stem cells therapy Craniocerebral Trauma


Craniocerebral Trauma

A traumatic brain injury (TBI) can occur when a bump, bump, blow or other blow damages the brain. Every year millions of people in the USA suffer brain injuries. The worst injuries can lead to permanent brain damage or death. Half of all TBIs are due to car accidents. Military personnel in battle zones are also at risk. Up to 75% of people with severe head injuries also suffer severe damage to the neck bone or other parts of the body from the same injury.

TBIs can have far-reaching physical, emotional and cognitive effects. Some signs or symptoms may occur immediately after the traumatic event, while others may occur days or weeks later. People with signs of moderate or severe TBI should receive medical attention as soon as possible. Since little can be done to correct the initial brain damage caused by trauma, medical personnel try to stabilize a person with TBI and focus on preventing further injuries. The main concerns are to ensure proper oxygenation of the brain and the rest of the body, maintain adequate blood flow and control blood pressure.

TBI patients suffer from several problems, among them:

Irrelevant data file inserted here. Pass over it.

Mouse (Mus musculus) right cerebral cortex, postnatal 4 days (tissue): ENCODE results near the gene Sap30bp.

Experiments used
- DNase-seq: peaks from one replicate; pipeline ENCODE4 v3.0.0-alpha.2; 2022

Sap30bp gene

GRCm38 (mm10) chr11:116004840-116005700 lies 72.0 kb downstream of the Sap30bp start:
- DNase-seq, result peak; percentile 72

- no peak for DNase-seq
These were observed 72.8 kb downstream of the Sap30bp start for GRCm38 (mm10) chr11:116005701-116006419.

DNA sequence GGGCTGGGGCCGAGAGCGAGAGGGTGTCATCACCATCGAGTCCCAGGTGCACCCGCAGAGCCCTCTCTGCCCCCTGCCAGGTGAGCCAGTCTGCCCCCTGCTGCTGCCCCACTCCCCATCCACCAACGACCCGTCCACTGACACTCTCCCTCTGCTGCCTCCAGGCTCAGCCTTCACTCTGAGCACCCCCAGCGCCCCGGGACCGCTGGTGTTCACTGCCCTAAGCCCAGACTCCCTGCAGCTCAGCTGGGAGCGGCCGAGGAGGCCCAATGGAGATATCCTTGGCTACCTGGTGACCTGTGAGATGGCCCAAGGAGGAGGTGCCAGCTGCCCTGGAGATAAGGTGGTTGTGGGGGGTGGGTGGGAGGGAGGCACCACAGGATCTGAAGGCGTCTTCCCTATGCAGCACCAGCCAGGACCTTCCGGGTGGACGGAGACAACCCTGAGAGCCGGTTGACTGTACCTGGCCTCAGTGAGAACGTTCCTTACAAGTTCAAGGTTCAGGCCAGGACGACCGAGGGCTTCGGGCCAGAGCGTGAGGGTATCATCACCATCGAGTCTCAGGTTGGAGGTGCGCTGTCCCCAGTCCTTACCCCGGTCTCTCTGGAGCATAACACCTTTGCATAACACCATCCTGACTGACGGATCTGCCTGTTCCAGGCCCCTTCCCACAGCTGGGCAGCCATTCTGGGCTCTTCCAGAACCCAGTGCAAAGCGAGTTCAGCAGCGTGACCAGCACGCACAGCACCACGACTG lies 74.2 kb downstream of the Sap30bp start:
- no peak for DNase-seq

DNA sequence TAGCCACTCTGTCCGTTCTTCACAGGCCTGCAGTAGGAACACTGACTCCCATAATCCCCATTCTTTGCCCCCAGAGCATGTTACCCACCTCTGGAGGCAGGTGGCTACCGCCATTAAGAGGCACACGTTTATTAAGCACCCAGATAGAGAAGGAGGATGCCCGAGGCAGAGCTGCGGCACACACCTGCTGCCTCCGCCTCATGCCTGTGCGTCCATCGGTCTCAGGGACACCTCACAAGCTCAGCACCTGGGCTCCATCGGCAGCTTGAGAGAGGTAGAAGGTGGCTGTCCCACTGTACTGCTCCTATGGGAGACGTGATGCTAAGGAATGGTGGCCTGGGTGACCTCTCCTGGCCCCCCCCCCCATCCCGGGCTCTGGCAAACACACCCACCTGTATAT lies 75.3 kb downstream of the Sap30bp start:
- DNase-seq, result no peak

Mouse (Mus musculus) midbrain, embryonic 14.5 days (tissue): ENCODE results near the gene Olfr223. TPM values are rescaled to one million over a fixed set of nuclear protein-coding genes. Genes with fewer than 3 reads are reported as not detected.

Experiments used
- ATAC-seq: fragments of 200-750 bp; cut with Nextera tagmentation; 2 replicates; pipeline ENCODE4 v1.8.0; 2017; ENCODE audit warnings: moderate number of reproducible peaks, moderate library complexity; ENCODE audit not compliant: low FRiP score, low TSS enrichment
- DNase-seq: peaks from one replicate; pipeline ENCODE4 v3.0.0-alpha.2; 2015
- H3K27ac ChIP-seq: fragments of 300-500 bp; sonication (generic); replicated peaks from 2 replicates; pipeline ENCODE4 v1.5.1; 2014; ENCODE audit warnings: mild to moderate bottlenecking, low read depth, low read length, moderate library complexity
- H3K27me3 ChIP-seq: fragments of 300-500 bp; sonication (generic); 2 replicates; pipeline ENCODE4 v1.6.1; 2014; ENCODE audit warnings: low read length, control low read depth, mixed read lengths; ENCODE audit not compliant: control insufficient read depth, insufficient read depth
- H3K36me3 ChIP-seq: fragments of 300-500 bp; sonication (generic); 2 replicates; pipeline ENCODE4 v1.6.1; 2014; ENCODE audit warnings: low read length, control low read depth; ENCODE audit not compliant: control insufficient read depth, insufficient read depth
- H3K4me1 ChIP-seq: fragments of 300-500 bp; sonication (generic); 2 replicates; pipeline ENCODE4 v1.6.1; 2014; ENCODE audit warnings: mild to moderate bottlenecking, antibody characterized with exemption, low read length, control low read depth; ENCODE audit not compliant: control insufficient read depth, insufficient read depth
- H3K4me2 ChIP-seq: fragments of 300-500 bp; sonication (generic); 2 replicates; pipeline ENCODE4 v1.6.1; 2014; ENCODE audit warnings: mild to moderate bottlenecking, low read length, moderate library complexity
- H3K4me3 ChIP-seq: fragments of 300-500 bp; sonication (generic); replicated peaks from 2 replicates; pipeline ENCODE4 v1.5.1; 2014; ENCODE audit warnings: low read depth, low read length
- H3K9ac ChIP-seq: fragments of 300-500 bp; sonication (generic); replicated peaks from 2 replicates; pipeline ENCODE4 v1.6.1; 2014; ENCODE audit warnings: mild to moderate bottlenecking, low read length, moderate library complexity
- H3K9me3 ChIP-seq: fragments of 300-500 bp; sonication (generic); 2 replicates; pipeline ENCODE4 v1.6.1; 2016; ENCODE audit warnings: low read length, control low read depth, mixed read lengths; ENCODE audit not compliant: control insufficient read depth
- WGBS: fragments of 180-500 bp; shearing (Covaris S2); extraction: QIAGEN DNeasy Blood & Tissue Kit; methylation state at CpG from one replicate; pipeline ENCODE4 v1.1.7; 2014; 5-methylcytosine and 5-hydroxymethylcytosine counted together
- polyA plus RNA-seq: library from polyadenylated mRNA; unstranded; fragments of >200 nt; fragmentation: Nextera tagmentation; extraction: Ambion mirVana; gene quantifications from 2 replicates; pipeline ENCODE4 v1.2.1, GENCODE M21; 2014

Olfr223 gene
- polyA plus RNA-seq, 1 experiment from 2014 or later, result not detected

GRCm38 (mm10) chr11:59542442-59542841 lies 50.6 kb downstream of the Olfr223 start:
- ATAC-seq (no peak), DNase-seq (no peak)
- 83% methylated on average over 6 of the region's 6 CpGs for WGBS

• headaches
    • nausea or vomiting
    • tiredness or drowsiness
    • Difficult sleeping
    • blurred vision, ringing in the ears, bad taste in the mouth or altered olfactory ability
    • Feeling depressed or anxious, deep confusion
    • excitement, willingness to fight, or other unusual behavior
    • Indistinct speech
    • Sensitivity to light or sound
    • memory or concentration problems
    • mood swings or mood swings

Stem cell therapy and traumatic brain injury

Traumatic brain injuries can be improved with adult stem cells by remodelling the scar in the brain and recruiting new neurons that can help with chronic pain. Stem cells can also improve executive function or motor function. In the patients we have treated with traumatic brain injuries, we have evidence of improved cognitive or executive function and a significant improvement in sleep, which has led to better activities in daily life and a better view of life.

Prof. Dr. med. Philip Schoettle
Office hours Monday to Friday by appointment

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